Like HG Wells’ hero at the start of his novel, The War of the Worlds, I ‘would not have believed’ that when the little country church I had started going to for a quiet midweek celebration of holy communion, had to shut its doors, that it would never open them again.
It was the opening weeks of 2020, and I had just moved from London to a village in north Cheshire on the edge of Greater Manchester in the hope of finding a quieter life, and giving myself more fully to my research and writing. It seemed to have all the essentials: a beautiful location on the banks of a canal, looking at the Peak District, with a welcoming ‘local’ pub a short walk along the tow path and a golf club about a mile further along. My new house was halfway up a long steep hill in between two Anglican churches, one at the bottom and one at the top.
I began to frequent the midweek ‘said-communion with sermon’ at the local church on a Wednesday morning. The golf course had beautiful views all across to the north-west coast, but it was unfortunately impossible for me to cope with as I was waiting for a knee replacement operation – and buggies would not be allowed on the course until Easter.
At least the pub landlord and his wife were very friendly and served excellent local ales with a wide range of gins, and I also found a music studio in the town offering tuition, music appreciation classes, and a Friday night ‘open-mic’ for regulars to play a party piece. Everything seemed set fair for a blissful future – if only we could deal with the persistent coughs and sniffles various people seemed to have picked up…
Within a couple of months, everything had changed. The flu-like symptoms had developed into Covid-19, the pub and golf course were closed down, my knee replacement had been cancelled by a hospital overwhelmed by victims of the pandemic, and the music studio’s events were all moved online.
Meanwhile, all the parish churches had been instructed by the Archbishops of Canterbury and York to shut their doors. The eucharist or communion services offered weekly or even daily in many churches for centuries were withdrawn as a potential source of infection. This had never happened before – not even in the worst pandemics of the plague or the Black Death, or during the Civil War or two World Wars.
Of course, the pandemic quickly produced its rollcall of heroes, as we clapped and banged saucepans on doorsteps every Thursday night ‘for the NHS’, or greeted the angels of mercy, presenting as delivery drivers, leaving food orders or cardboard boxed packages at the end of the garden path. These were the only human beings we saw, and the cost of their service began to emerge as many succumbed to the rising death toll. But others started to ask, where were the churches and the clergy, and how could we survive spiritually without the bread of heaven and the blood of Christ?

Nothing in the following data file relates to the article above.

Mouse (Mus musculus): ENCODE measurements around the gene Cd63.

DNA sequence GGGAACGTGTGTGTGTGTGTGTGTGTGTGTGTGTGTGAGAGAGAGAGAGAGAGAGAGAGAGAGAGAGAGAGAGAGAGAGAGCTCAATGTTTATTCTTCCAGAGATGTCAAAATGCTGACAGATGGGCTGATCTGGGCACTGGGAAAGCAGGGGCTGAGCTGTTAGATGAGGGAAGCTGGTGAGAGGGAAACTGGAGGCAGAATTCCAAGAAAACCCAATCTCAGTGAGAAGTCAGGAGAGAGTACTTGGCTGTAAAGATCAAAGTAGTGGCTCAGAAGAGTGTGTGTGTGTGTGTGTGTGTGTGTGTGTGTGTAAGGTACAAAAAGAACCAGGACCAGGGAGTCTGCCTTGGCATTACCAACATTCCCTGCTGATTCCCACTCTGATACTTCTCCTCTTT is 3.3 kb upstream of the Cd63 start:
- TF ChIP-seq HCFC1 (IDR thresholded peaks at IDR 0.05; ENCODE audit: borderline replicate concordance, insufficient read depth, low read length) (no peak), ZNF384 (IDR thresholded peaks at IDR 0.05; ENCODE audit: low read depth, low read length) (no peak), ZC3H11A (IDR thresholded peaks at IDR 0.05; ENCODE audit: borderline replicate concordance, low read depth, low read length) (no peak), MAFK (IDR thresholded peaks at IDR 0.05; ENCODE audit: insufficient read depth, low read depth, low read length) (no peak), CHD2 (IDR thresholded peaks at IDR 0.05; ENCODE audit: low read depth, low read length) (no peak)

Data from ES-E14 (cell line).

In what began as a ‘bit of fun’ experiment at the request of a South African Roman Catholic friend, I started an online communion service on the Feast of the Annunciation, 25 March 2020, never realising that it would not only still be happening on a weekly basis over two years later, but would have grown into the spiritual practice sustaining a small sacramental community stretching over four continents and five Christian denominations.
Equally similarly, I ‘would not have believed’ that those few initial coughs, sneezes, headaches, and loss of senses of smell or taste, would result in 5 million deaths and a quarter of a billion cases infected worldwide.
Finally, I also ‘would not have believed’ that the few thousand words that I wrote about this topic of holy communion during what the 1662 Book of Common Prayer calls ‘contagious times’ over Easter 2020 would grow into a book of some 100,000 words, nor that it would take me 18 months, and cost me so much blood, sweat, tears, and loss – the loss of my eldest relative just short of her 100th birthday and, later, my dearest love and closest friend and colleague.
As well as all the deaths and hospitalizations from Covid, I had no idea of the toll that writing this book would take on my own physical and mental health. Quite frankly and simply, without the friendship, love, and support of so many people – family, friends, and colleagues – this book would have never been finished.
I am therefore deeply grateful to all of them, and to God that the book was finally published and available both online and for order. I am thrilled that it was formally launched at Southwark Cathedral on Friday 21 January at 6.15 to 7.30pm, followed by a major seminar and debate at Virginia Theological Seminary on February 24th, 2022. To watch the videos of the launches and debates, visit here: Book Launches for Holy Communion in Contagious Times.
For more details about the book and commendations from around the world, visit the book page here: Holy Communion in Contagious Times